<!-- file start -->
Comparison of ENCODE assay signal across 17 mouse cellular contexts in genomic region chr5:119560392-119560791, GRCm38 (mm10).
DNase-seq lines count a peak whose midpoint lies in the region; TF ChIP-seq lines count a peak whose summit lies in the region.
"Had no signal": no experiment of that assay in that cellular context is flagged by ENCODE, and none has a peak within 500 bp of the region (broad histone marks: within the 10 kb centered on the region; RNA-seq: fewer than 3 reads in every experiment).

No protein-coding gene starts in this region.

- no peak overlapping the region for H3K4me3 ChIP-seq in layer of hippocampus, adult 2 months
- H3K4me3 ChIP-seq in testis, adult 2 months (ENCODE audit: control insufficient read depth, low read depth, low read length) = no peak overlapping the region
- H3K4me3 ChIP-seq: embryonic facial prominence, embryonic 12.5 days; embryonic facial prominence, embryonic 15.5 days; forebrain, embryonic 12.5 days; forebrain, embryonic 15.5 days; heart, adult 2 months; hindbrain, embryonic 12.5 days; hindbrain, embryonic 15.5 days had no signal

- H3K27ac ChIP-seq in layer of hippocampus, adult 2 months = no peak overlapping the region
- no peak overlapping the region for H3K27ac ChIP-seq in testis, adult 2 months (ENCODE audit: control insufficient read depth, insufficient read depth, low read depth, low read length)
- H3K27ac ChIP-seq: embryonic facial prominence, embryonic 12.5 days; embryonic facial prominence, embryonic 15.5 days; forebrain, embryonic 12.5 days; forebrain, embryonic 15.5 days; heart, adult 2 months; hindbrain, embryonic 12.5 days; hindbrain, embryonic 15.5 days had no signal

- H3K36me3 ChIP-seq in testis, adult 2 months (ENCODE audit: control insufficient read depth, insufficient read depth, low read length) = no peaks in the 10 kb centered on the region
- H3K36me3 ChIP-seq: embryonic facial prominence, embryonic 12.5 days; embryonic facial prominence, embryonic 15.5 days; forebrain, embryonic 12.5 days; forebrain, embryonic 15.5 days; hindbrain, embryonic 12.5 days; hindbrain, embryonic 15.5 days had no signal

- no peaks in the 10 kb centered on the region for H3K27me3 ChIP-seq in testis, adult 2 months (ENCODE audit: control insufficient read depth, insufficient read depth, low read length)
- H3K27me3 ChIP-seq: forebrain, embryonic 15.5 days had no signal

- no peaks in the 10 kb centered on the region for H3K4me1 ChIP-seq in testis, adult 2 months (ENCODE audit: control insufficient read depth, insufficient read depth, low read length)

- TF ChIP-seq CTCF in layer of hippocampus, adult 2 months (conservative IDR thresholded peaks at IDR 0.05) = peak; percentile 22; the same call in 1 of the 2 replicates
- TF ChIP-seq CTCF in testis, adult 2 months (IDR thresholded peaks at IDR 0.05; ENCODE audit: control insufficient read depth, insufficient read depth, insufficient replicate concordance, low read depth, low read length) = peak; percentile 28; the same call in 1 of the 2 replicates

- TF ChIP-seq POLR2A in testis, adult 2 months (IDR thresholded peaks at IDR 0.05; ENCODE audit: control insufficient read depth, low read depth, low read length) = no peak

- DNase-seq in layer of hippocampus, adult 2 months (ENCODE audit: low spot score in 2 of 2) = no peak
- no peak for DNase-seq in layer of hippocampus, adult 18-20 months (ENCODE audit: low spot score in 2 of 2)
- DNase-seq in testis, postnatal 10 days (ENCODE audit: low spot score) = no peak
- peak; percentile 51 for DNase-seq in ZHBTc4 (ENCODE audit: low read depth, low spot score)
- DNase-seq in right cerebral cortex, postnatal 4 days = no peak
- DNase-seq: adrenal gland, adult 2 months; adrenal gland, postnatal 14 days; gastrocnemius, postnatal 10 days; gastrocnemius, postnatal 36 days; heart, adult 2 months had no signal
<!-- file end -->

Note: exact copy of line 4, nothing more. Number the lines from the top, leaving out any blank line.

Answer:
No protein-coding gene starts in this region.